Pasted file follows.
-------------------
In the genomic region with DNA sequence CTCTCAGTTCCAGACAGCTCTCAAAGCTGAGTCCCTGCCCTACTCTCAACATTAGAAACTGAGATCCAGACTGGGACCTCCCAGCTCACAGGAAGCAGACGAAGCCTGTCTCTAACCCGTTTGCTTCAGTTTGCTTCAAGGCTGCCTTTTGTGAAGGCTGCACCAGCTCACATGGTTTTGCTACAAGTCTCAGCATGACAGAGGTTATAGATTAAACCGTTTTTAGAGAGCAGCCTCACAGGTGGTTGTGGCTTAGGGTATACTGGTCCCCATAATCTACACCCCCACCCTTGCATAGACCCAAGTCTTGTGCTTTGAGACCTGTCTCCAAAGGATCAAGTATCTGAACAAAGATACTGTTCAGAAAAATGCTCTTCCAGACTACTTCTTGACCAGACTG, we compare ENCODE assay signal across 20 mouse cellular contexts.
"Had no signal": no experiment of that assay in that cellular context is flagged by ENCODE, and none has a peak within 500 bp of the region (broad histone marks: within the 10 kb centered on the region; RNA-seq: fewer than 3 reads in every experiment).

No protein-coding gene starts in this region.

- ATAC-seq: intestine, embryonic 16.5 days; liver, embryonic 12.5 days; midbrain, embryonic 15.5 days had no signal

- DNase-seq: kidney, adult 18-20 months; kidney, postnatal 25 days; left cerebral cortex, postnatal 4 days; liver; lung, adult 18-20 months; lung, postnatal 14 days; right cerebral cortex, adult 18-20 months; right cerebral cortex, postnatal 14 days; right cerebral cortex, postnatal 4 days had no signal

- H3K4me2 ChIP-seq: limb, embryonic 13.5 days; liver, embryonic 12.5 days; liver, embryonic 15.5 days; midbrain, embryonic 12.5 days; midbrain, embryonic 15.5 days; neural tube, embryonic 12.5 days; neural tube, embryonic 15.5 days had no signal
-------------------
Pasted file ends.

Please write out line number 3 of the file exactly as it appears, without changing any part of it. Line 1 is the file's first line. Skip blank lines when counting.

No protein-coding gene starts in this region.